++ We did it! ++ for the story see → blog posts ++
Booked for the 2nd week of October 2012 with ACNEG to swim the Gibraltar Straits from Tarifa (Spain), the southernmost tip of Europe, to Africa/Marocco (You may actually land in Ceuta, a Spanish enclave, i.e. in Spain again!). I hesitated for a week after registration opened, and by then only October was left – when the water temp will be around 19°C (warmer than in April/May for sure), but the windy season is already starting. ACNEG is only taking 2 bookings per week, because only one boat is allowed to go out with a swimmer (or a team of swimmers!) per day, and you are lucky to find 2 swimmable days in one week anyway.
The Gibraltar Straits are only 15 km across – which makes them much “easier” and faster than the English Channel – but the currents can be strong at times, and I am just about the speed to have a realistic chance to get across, if conditions permit. There have been faster swimmers that were not able to make it through the currents, which can be quite unpredictable and, combined with the wind, may end up carring you out east into the Meditarranean Sea. Also dense fog can appear quickly and end a swim for safety reasons – and like with the Channel, you may not even get a chance to swim if the weather Gods do not cooperate. Of course I am concentrating on the positive, often spontaneously visualising in my training and meditation standing up on the rocks on the other side. And my new training mantra, which really gives me joy, is “Swimming to Africa”.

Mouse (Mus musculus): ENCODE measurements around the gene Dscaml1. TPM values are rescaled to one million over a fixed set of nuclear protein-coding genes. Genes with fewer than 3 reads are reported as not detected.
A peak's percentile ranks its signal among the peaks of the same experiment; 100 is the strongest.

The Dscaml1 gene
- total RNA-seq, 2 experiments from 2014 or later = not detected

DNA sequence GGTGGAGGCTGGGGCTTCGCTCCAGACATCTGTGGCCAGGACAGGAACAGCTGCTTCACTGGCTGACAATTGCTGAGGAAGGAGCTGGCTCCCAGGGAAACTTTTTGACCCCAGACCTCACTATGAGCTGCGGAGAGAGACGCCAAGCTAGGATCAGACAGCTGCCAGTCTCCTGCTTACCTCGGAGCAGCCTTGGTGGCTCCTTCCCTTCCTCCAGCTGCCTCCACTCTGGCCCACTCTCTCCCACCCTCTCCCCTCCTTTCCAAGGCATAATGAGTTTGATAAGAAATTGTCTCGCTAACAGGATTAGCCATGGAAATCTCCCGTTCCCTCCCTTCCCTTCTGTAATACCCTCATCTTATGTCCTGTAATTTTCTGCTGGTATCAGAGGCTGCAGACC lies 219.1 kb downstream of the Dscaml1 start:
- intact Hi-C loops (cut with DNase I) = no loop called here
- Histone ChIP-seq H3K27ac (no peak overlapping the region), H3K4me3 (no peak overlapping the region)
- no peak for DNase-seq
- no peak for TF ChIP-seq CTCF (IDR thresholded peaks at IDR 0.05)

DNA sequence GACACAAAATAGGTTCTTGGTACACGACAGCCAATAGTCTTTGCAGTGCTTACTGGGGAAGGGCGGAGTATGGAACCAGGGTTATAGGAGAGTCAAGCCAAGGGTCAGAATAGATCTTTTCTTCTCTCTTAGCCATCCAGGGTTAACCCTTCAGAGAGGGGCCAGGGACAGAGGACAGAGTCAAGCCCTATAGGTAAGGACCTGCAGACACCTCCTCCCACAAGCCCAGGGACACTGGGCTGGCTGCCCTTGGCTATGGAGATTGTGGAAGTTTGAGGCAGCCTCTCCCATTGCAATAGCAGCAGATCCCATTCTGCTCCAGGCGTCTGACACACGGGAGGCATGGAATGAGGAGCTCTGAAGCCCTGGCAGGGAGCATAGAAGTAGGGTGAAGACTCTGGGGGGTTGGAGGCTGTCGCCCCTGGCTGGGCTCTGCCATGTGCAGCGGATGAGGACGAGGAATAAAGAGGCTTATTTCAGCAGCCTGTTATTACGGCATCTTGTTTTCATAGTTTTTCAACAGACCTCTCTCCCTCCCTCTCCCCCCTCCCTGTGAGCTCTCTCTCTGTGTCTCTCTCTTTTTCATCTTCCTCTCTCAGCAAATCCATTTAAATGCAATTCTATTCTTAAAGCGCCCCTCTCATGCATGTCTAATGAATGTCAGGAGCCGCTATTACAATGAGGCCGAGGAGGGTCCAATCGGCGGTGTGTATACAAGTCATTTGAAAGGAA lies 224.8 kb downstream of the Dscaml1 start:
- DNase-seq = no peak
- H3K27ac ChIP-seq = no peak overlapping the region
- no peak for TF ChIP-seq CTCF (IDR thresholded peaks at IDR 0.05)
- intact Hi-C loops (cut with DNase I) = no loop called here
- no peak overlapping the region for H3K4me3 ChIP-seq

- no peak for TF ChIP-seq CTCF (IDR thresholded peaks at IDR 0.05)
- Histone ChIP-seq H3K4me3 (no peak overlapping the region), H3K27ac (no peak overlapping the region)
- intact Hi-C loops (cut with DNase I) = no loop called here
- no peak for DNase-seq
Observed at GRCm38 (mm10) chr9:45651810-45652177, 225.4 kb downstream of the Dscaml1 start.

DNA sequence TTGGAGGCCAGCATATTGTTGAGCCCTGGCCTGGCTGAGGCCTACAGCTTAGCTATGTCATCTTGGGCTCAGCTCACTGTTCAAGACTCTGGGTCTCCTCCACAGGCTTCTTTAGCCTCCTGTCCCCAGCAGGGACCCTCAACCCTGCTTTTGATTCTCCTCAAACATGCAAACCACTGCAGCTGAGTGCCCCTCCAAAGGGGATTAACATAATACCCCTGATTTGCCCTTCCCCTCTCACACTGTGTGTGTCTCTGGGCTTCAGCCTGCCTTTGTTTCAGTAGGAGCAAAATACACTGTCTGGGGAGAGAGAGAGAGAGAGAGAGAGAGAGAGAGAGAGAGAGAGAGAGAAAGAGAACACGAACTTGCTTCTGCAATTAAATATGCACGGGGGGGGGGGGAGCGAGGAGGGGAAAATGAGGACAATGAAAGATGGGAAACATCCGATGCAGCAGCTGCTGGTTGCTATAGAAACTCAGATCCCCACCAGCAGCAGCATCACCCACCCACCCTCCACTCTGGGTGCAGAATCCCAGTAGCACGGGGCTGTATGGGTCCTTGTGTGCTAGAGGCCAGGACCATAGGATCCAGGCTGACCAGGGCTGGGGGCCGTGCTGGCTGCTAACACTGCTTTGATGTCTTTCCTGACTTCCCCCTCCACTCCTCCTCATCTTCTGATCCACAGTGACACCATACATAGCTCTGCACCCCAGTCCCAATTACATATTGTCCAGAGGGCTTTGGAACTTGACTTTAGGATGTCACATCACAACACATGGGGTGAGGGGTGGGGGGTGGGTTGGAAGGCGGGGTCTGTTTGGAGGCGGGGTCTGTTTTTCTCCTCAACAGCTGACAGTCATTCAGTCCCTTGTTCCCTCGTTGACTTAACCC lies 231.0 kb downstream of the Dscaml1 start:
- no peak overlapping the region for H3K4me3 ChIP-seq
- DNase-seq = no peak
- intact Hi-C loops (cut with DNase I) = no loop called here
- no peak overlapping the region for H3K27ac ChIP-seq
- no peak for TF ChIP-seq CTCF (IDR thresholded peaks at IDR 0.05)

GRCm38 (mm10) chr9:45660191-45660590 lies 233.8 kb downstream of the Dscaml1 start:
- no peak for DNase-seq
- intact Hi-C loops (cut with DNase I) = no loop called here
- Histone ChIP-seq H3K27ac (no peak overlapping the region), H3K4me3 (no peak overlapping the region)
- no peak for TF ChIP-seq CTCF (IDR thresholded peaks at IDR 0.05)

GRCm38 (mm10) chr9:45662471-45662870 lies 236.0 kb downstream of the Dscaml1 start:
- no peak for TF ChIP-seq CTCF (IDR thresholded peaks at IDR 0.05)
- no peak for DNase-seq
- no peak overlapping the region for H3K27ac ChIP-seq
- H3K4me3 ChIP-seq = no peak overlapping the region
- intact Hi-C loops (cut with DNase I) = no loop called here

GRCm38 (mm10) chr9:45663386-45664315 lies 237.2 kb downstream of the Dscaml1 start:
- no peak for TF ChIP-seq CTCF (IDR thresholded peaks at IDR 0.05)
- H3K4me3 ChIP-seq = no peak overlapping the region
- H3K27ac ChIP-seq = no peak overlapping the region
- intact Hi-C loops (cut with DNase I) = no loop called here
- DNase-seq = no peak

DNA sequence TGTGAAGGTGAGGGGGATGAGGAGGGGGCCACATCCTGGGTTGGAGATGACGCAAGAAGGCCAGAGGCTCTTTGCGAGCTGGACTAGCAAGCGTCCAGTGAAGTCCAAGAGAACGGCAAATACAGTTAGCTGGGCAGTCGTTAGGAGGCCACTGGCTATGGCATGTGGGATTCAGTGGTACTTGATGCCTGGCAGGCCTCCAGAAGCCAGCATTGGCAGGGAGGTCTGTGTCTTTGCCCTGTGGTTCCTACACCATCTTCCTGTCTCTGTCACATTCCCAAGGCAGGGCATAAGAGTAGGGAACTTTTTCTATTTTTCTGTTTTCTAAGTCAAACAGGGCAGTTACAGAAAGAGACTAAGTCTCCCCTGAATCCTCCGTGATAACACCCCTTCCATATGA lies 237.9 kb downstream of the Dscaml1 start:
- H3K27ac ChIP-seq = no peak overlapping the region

Traffic is very busy in the narrower Straits, and tankers and boats don`t watch out for the swimmers like in the EC, or they may not have enough room to navigate around the swimmer – so it may even happen that a swimmer has to be taken out of the water for safety reasons but may still continue to swim after the danger is gone.
It is fascinating how much marine life can be encountered in the Straits – from dolphins to whales and even orcas. The sad thing is, whales are affected a lot by the heavy traffic, getting injured and even killed by the ships and ferries. And pregnant red tuna (or blue fin tuna) are stilled killed large scale when entering the Meditarranian to spawn etc.
We definitely want to go out on a whale-watching boat with Katharina Heyer, an amazing woman from Switzerland, before the swim, maybe to make friends with some whales or dolphins to accompany us on the swim?
Here is some info on a very touching film about the whales and dolphins in the Straits (kind of sad, too): The last Giants – on DVD unfortunately only available in German on Amazon etc.
I want to dedicate the swim again to the World Harmony Run and its ideals, bringing the torch or a flag with us on the boat. And to the children of Africa, and in particular to the Tegla Loroupe Peace Foundation and Academy in Kenia, which creates educational opportunities for children displaced or orphaned as a result of conflict and HIV/Aids. Swiss friends have been supporting the school project for years now, and I had the honour of meeting Tegla – a multiple world champion marathon runner – at a World Harmony Run ceremony in Rome in 2008 and even run with her.
Other Gibraltar Strait Swim reports and experiences:
Swimming Gibraltar 2010 – Ranie Pearce